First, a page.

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Written by Kev Kendal, Auctioneer and Valuer. FIA (Scot)

While it’s a criminal offence to sell fake or copied items with an “intention to deceive”, auctioneers can sell replicas provided it is clear to the buyer that they are not getting the real thing. 

When it comes to guitars, the sale of Chinese copies of Gibsons, known as “Chibsons”, would be frowned upon and not in line with the ethics of our business.

However, one particular “copy” type is highly sought-after in the guitar market. These are known as “lawsuit guitars,” which have become collectable in their own right.

With the explosion of rock and roll in the 1950s, demand for high-quality instruments boomed for acoustic and electric guitar manufacturers, such as Gibson, Martin, and Fender. In the following two decades, the high level of demand drove up prices but also saw a decline in quality and attention to detail.

In the post-war era, there was a reluctance and suspicion of Japanese products in the US, so the instruments were branded to avoid suggesting their country of origin. For example, Hoshino Gakki made guitars under the brand name Ibanez.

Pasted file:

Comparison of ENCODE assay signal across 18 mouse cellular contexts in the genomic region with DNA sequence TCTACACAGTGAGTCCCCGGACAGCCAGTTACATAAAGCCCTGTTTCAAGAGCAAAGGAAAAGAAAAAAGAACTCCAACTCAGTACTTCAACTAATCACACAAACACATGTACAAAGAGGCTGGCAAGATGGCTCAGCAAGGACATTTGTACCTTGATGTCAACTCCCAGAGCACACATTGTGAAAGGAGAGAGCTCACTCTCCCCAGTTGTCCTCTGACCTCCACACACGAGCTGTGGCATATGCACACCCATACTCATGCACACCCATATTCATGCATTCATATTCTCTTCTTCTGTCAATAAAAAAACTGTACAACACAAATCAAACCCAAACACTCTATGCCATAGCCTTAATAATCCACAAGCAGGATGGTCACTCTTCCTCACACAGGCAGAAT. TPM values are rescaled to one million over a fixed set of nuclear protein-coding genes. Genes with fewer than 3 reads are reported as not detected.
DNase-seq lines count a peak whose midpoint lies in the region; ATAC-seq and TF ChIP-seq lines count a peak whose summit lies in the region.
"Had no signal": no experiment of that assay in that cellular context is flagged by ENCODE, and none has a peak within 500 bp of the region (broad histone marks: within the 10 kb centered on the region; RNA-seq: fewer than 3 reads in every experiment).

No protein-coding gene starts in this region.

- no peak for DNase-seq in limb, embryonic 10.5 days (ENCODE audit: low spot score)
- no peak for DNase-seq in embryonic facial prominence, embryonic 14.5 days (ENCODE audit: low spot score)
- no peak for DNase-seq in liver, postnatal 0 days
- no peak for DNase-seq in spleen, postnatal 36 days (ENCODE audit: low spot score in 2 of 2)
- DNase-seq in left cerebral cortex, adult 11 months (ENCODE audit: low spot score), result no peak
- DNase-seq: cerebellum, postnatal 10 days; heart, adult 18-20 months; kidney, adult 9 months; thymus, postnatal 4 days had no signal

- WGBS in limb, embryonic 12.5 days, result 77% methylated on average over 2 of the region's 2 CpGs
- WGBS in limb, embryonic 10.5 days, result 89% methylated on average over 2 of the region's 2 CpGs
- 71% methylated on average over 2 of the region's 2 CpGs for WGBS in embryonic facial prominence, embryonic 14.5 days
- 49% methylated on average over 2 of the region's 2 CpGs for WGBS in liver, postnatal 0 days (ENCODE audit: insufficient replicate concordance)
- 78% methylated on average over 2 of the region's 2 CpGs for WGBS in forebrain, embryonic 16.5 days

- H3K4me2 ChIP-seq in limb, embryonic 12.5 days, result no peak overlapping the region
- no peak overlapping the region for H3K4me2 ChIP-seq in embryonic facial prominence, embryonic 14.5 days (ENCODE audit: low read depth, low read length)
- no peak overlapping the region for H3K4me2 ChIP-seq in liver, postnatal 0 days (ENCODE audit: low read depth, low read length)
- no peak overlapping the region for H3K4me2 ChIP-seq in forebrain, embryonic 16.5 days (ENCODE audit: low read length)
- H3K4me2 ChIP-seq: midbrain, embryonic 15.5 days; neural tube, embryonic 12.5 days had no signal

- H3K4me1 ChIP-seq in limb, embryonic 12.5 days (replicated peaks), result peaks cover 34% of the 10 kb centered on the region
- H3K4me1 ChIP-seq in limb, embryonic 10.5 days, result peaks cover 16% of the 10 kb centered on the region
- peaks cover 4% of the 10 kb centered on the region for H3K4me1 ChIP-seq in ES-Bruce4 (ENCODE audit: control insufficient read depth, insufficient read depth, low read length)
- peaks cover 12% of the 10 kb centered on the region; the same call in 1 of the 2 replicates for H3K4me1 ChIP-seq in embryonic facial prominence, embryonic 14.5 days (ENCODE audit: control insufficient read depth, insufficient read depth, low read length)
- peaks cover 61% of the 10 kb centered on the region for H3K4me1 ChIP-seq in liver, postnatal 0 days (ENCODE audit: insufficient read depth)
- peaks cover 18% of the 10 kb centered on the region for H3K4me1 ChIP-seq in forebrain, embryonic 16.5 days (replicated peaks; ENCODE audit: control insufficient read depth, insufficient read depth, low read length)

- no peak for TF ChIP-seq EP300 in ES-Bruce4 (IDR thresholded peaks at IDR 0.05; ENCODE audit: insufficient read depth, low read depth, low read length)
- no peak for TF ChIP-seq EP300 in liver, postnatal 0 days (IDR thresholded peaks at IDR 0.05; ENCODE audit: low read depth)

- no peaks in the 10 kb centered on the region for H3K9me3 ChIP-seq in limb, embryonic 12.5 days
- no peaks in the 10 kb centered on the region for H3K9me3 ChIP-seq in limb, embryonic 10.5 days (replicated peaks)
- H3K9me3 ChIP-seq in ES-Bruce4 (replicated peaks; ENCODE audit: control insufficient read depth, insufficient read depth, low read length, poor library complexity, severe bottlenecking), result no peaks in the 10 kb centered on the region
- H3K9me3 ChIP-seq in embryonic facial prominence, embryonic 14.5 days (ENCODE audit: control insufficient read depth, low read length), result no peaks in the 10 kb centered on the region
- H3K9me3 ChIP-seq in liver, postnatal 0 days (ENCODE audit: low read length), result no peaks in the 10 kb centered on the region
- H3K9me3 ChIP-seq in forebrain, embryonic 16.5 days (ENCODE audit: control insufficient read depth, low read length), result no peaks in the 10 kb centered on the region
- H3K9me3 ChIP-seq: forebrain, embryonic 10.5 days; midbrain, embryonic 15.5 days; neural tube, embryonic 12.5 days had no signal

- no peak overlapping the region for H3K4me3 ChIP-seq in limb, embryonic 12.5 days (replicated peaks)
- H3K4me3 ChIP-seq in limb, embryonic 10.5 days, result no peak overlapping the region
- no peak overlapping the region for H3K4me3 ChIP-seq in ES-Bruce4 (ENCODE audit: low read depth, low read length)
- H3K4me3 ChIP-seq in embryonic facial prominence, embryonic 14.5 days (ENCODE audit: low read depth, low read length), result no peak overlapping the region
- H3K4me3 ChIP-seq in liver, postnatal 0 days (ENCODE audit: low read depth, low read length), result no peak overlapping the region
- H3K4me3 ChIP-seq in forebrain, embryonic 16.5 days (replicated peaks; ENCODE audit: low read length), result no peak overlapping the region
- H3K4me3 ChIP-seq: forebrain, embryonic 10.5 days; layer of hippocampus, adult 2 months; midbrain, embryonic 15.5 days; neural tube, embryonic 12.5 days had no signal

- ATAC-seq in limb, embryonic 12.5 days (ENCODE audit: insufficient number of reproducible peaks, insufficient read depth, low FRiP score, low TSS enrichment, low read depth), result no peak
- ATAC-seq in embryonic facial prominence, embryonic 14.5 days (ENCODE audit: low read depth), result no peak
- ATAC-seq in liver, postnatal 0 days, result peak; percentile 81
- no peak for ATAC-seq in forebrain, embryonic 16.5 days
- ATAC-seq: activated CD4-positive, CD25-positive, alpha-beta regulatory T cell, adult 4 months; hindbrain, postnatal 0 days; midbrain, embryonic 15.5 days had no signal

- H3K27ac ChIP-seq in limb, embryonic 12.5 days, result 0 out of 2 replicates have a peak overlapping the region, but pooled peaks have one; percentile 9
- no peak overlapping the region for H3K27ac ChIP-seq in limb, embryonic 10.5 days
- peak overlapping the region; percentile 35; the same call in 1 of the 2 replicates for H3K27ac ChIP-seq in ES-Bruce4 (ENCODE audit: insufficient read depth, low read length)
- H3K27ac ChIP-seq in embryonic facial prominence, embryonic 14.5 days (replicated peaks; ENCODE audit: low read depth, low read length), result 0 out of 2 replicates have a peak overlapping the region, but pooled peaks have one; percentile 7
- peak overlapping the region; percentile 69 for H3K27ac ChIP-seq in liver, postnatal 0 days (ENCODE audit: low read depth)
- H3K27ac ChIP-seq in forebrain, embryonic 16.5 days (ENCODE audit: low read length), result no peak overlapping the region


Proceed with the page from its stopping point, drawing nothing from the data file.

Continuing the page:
By the early 1970s, Ibanez made very good copies of American models and sold them cheaply. At first, they used inferior materials, so they only really “looked” like the classics. However, by the mid-1970s, Ibanez, Takamine, and co. made replicas that were on par quality-wise with the original Gibson, Martin, and Fender models.

It’s important to note that the term “lawsuit era” can be misleading. While it suggests that the big guns were taking companies to court every time a copy was produced, this wasn’t the case. In fact, the only company and model Gibson challenged was the Ibanez Super Standard Les Paul copy with its similar headstock synonymous with the Gibson models. This was settled out of court.

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